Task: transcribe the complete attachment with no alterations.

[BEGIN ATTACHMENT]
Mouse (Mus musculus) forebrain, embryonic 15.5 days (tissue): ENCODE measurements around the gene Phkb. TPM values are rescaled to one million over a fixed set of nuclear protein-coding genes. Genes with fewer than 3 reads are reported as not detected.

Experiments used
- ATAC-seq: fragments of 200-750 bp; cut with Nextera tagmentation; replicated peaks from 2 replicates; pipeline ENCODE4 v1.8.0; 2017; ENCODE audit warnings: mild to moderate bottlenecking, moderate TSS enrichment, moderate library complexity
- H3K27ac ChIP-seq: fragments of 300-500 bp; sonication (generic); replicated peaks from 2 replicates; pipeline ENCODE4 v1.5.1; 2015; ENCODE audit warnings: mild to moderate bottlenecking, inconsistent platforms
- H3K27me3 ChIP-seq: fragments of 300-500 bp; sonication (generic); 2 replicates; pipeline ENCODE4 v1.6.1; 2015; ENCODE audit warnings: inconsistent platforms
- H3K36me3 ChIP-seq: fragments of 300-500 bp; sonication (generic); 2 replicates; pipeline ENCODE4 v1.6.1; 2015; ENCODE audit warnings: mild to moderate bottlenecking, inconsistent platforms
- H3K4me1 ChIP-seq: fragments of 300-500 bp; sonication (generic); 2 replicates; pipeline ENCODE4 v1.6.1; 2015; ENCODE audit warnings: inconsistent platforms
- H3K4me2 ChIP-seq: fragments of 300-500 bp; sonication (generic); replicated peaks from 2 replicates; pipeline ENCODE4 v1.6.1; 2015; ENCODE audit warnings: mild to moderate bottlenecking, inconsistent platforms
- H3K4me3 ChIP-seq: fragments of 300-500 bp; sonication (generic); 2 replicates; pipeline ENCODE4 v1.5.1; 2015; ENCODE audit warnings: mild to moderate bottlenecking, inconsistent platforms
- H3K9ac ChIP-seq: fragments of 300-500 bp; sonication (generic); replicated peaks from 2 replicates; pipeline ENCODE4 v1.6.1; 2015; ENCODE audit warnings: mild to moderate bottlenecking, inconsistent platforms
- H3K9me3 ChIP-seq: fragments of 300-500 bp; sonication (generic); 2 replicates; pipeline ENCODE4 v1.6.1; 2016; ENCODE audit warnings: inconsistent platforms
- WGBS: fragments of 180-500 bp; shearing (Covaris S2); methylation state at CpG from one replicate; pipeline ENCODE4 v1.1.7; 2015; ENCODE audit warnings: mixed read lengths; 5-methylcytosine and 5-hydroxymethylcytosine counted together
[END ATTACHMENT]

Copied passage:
Mouse (Mus musculus) forebrain, embryonic 15.5 days (tissue): ENCODE measurements around the gene Phkb. TPM values are rescaled to one million over a fixed set of nuclear protein-coding genes. Genes with fewer than 3 reads are reported as not detected.

Experiments used
- ATAC-seq: fragments of 200-750 bp; cut with Nextera tagmentation; replicated peaks from 2 replicates; pipeline ENCODE4 v1.8.0; 2017; ENCODE audit warnings: mild to moderate bottlenecking, moderate TSS enrichment, moderate library complexity
- H3K27ac ChIP-seq: fragments of 300-500 bp; sonication (generic); replicated peaks from 2 replicates; pipeline ENCODE4 v1.5.1; 2015; ENCODE audit warnings: mild to moderate bottlenecking, inconsistent platforms
- H3K27me3 ChIP-seq: fragments of 300-500 bp; sonication (generic); 2 replicates; pipeline ENCODE4 v1.6.1; 2015; ENCODE audit warnings: inconsistent platforms
- H3K36me3 ChIP-seq: fragments of 300-500 bp; sonication (generic); 2 replicates; pipeline ENCODE4 v1.6.1; 2015; ENCODE audit warnings: mild to moderate bottlenecking, inconsistent platforms
- H3K4me1 ChIP-seq: fragments of 300-500 bp; sonication (generic); 2 replicates; pipeline ENCODE4 v1.6.1; 2015; ENCODE audit warnings: inconsistent platforms
- H3K4me2 ChIP-seq: fragments of 300-500 bp; sonication (generic); replicated peaks from 2 replicates; pipeline ENCODE4 v1.6.1; 2015; ENCODE audit warnings: mild to moderate bottlenecking, inconsistent platforms
- H3K4me3 ChIP-seq: fragments of 300-500 bp; sonication (generic); 2 replicates; pipeline ENCODE4 v1.5.1; 2015; ENCODE audit warnings: mild to moderate bottlenecking, inconsistent platforms
- H3K9ac ChIP-seq: fragments of 300-500 bp; sonication (generic); replicated peaks from 2 replicates; pipeline ENCODE4 v1.6.1; 2015; ENCODE audit warnings: mild to moderate bottlenecking, inconsistent platforms
- H3K9me3 ChIP-seq: fragments of 300-500 bp; sonication (generic); 2 replicates; pipeline ENCODE4 v1.6.1; 2016; ENCODE audit warnings: inconsistent platforms
- WGBS: fragments of 180-500 bp; shearing (Covaris S2); methylation state at CpG from one replicate; pipeline ENCODE4 v1.1.7; 2015; ENCODE audit warnings: mixed read lengths; 5-methylcytosine and 5-hydroxymethylcytosine counted together